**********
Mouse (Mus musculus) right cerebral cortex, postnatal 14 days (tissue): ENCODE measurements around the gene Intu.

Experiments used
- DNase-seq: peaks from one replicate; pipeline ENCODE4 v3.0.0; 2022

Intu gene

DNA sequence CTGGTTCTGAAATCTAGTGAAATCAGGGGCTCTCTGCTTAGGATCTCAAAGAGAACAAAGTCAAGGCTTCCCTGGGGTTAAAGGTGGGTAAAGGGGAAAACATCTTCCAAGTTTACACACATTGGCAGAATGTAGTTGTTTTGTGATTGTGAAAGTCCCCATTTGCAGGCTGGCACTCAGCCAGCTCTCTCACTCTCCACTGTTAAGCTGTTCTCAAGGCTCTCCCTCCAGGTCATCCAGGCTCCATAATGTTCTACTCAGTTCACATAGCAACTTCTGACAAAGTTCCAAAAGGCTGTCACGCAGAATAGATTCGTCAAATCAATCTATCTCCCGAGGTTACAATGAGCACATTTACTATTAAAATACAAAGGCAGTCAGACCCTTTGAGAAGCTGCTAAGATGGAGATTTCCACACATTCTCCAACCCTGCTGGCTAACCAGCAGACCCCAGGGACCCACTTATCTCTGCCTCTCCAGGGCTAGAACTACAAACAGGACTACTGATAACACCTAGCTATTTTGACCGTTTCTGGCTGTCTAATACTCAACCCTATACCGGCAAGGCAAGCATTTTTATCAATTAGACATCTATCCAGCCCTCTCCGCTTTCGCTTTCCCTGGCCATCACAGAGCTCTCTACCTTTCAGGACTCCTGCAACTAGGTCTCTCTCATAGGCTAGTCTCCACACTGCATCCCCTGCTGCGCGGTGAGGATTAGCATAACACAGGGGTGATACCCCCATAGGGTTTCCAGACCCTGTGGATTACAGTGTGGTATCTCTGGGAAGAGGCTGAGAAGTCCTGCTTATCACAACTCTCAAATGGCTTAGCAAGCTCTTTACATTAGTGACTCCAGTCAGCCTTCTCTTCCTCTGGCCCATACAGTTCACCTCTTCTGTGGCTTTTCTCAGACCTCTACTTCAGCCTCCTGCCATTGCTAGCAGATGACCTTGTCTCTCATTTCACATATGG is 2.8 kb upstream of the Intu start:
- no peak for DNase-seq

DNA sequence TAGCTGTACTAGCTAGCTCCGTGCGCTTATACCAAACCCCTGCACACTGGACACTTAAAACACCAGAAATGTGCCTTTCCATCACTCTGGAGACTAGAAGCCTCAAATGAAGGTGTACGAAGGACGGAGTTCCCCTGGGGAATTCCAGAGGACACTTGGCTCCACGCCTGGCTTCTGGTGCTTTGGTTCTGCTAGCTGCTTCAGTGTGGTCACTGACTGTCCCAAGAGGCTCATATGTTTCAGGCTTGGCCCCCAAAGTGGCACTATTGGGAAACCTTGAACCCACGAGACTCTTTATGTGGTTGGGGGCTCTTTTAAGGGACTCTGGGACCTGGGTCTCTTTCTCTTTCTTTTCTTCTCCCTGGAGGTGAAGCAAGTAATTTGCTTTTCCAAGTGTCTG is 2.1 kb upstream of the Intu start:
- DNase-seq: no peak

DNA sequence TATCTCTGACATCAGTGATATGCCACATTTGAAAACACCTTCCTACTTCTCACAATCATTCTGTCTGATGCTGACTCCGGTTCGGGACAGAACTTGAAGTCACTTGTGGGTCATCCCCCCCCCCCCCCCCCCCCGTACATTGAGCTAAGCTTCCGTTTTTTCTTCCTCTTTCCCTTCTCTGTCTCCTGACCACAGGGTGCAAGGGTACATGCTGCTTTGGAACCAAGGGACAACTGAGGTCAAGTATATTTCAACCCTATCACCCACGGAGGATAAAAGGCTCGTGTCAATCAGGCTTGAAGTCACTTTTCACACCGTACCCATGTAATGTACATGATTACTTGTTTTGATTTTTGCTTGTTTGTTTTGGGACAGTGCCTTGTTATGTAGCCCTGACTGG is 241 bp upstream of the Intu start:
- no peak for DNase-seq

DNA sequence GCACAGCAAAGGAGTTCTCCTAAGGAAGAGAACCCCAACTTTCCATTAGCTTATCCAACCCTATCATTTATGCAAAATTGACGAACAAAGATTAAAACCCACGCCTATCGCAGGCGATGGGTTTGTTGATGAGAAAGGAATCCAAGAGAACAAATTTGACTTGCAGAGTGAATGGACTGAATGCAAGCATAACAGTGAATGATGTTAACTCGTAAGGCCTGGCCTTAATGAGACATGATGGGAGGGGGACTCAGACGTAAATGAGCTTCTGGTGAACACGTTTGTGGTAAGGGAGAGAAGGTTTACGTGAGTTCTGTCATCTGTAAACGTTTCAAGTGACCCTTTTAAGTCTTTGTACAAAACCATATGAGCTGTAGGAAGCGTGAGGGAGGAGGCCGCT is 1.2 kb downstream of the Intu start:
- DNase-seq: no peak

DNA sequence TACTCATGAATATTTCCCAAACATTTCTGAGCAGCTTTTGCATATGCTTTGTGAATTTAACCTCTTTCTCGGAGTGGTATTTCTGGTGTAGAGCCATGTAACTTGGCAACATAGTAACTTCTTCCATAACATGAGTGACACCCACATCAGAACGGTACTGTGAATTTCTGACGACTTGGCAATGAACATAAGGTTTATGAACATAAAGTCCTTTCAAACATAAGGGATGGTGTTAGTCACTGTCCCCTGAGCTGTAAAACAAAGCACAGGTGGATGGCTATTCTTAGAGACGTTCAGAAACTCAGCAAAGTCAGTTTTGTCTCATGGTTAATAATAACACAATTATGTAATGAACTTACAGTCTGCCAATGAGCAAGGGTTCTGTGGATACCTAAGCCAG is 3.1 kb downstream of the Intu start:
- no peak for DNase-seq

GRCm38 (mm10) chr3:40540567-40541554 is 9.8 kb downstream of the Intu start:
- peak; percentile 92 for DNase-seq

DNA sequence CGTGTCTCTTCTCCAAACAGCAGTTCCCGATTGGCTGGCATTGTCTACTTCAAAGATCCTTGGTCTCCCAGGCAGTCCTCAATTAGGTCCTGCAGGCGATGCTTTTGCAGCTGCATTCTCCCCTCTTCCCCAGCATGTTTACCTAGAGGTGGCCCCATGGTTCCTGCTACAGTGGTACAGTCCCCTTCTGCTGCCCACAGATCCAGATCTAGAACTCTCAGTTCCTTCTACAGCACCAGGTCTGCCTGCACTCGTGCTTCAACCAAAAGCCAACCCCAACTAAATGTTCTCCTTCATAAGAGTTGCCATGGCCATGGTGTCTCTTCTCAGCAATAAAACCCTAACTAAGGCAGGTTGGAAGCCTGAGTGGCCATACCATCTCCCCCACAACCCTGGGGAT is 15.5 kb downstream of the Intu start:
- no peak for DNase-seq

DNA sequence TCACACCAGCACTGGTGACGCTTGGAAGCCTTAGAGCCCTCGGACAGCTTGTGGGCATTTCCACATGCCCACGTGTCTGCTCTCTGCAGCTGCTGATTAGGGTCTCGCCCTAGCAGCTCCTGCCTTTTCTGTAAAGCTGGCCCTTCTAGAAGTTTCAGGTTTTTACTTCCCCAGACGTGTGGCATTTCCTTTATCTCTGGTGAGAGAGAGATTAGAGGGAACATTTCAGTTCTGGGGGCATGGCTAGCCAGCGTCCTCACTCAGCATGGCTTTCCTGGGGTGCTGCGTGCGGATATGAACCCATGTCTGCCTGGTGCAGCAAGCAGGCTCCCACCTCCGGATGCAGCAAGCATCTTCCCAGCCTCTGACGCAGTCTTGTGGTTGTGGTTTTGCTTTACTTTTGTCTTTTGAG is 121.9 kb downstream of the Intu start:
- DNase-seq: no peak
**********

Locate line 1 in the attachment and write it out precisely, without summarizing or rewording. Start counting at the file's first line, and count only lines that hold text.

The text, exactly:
Mouse (Mus musculus) right cerebral cortex, postnatal 14 days (tissue): ENCODE measurements around the gene Intu.